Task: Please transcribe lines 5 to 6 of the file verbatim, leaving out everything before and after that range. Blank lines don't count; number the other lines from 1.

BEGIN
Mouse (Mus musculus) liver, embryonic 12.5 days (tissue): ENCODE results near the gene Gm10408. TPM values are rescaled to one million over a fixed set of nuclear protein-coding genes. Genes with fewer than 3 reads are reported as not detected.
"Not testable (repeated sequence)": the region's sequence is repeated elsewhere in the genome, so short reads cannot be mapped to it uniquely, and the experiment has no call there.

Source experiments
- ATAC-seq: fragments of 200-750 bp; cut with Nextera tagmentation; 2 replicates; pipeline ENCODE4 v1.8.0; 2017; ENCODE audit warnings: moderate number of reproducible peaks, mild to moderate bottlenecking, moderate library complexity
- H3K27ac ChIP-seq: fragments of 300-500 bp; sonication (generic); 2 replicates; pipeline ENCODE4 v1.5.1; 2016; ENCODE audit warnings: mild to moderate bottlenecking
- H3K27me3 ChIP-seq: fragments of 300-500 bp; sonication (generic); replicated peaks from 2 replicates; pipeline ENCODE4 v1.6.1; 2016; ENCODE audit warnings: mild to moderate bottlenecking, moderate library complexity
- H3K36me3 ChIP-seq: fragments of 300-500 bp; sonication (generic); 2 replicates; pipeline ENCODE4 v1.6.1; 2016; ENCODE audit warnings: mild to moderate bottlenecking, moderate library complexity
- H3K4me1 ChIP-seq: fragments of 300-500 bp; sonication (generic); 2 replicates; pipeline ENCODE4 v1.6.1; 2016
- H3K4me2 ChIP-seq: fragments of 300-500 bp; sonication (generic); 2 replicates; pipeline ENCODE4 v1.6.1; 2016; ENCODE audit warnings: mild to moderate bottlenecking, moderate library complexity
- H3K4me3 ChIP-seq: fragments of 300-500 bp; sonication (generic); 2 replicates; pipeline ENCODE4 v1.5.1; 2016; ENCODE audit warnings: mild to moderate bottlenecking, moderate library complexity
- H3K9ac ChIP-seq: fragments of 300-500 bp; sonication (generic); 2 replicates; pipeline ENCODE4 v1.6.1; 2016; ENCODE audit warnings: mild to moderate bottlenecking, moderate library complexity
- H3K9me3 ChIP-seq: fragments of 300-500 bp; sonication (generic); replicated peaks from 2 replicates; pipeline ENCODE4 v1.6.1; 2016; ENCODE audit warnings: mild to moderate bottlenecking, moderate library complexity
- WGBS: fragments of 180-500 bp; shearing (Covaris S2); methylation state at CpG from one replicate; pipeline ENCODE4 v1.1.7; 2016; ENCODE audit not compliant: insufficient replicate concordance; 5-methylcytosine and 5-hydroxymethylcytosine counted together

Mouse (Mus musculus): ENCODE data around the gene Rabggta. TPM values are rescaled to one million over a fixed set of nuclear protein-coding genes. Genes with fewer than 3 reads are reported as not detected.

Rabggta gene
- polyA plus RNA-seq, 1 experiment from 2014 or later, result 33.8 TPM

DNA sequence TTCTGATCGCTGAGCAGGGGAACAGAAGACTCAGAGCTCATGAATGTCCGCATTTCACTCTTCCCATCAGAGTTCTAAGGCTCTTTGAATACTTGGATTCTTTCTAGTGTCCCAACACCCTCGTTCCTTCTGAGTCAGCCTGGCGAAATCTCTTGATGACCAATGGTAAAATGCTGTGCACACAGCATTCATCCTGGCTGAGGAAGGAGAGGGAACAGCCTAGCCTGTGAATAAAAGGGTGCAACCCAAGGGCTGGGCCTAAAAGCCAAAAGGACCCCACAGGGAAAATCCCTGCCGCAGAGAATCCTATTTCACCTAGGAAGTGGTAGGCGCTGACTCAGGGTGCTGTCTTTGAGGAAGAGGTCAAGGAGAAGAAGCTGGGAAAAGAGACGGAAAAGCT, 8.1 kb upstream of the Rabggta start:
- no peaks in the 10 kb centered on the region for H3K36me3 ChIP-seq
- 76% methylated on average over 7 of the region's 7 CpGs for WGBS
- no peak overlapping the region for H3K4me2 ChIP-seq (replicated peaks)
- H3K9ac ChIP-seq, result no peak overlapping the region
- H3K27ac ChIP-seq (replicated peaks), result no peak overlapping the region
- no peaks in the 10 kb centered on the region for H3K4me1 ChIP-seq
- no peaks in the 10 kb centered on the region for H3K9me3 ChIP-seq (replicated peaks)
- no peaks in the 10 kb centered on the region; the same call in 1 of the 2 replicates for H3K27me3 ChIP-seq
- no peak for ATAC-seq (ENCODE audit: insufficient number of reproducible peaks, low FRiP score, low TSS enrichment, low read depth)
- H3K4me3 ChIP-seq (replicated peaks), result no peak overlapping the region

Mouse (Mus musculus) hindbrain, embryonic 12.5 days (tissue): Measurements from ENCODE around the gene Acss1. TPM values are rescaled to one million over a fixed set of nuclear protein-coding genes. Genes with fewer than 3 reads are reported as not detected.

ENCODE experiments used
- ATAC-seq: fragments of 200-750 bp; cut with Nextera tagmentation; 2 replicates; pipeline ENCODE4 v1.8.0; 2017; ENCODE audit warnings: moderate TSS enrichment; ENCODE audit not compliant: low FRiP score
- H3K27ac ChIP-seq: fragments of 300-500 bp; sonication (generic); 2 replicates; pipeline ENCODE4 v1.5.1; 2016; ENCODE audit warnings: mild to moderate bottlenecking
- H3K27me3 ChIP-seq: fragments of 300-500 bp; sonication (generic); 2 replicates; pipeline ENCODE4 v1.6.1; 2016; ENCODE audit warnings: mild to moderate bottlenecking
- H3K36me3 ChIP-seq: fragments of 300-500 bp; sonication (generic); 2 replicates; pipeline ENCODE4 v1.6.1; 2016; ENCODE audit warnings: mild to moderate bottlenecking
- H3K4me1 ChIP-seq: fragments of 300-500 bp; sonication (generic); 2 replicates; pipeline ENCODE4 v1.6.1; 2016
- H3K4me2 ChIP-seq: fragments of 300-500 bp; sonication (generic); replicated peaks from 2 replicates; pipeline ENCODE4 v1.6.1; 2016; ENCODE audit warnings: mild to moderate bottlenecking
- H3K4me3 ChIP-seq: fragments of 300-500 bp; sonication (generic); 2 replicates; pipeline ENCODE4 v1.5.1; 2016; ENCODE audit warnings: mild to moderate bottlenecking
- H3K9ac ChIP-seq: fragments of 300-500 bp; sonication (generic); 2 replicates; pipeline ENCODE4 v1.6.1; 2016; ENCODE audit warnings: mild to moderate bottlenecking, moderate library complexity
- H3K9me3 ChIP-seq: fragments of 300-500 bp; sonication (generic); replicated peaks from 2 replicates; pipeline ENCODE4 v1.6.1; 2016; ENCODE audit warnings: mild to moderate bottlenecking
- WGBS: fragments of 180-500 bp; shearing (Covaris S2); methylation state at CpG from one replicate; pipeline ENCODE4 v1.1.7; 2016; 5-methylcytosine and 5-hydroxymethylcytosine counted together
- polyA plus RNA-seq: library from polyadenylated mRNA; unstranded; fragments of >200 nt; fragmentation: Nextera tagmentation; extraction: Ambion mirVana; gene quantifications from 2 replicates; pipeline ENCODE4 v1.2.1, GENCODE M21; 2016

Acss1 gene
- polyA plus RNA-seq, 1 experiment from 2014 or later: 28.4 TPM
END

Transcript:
- H3K27ac ChIP-seq: fragments of 300-500 bp; sonication (generic); 2 replicates; pipeline ENCODE4 v1.5.1; 2016; ENCODE audit warnings: mild to moderate bottlenecking
- H3K27me3 ChIP-seq: fragments of 300-500 bp; sonication (generic); replicated peaks from 2 replicates; pipeline ENCODE4 v1.6.1; 2016; ENCODE audit warnings: mild to moderate bottlenecking, moderate library complexity